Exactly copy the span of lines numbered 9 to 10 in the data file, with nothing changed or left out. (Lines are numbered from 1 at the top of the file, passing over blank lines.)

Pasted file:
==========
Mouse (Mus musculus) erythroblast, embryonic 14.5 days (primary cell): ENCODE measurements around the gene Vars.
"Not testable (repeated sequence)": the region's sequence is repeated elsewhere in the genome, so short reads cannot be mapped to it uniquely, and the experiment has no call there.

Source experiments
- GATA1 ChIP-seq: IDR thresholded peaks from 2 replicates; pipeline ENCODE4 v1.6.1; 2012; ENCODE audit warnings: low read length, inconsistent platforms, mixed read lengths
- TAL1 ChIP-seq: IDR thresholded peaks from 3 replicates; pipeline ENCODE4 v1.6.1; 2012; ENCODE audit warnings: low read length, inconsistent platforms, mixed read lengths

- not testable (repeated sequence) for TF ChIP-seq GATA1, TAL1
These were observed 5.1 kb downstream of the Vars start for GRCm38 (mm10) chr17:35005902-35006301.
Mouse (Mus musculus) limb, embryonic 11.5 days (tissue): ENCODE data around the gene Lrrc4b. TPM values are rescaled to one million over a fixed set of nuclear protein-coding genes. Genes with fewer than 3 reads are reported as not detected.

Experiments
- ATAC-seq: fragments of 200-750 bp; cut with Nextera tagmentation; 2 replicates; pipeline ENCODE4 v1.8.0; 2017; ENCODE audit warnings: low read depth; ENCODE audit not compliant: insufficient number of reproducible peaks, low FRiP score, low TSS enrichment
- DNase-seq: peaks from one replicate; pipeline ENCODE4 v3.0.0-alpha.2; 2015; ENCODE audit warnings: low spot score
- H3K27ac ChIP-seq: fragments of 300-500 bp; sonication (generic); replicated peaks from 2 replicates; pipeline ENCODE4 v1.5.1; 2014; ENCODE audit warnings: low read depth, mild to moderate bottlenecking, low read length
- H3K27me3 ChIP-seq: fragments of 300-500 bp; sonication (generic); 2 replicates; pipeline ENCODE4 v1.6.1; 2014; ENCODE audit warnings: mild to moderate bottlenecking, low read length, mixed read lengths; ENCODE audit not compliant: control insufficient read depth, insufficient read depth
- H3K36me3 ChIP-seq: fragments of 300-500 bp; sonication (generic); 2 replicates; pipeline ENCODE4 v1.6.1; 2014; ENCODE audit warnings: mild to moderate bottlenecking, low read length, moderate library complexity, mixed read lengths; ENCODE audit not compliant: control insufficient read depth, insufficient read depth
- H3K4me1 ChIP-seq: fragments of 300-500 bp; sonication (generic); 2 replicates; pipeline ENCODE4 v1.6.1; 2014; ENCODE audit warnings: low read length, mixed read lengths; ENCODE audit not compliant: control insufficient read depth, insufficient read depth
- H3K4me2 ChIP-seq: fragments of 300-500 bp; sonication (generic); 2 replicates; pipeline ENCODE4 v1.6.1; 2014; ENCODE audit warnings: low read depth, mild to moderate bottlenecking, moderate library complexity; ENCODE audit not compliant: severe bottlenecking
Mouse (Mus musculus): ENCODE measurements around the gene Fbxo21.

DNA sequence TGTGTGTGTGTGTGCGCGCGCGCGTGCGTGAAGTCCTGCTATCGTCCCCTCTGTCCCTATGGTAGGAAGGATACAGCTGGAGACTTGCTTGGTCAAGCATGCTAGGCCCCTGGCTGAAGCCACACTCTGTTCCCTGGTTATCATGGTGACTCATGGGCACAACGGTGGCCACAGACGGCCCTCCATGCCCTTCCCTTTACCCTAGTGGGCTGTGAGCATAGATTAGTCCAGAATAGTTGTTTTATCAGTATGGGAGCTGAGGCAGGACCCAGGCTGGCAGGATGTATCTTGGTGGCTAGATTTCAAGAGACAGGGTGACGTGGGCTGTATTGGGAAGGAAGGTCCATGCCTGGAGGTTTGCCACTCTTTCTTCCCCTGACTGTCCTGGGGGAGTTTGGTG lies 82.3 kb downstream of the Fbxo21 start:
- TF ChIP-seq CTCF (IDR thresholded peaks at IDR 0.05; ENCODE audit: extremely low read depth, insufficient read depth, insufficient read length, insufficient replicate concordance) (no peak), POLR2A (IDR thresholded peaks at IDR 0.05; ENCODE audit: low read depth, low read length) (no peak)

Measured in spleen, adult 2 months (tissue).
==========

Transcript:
Experiments
- ATAC-seq: fragments of 200-750 bp; cut with Nextera tagmentation; 2 replicates; pipeline ENCODE4 v1.8.0; 2017; ENCODE audit warnings: low read depth; ENCODE audit not compliant: insufficient number of reproducible peaks, low FRiP score, low TSS enrichment